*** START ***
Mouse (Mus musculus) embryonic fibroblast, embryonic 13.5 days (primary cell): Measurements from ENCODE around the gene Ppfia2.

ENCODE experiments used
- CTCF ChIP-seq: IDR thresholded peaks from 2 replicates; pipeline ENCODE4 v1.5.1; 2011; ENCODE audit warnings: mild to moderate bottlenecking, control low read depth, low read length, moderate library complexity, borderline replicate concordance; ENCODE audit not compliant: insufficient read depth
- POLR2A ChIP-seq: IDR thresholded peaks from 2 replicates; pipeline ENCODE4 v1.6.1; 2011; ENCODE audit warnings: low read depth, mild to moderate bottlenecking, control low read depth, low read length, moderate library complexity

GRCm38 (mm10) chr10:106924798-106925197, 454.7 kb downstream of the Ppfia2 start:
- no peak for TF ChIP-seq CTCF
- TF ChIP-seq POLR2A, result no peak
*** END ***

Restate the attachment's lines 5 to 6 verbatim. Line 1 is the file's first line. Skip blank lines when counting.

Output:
GRCm38 (mm10) chr10:106924798-106925197, 454.7 kb downstream of the Ppfia2 start:
- no peak for TF ChIP-seq CTCF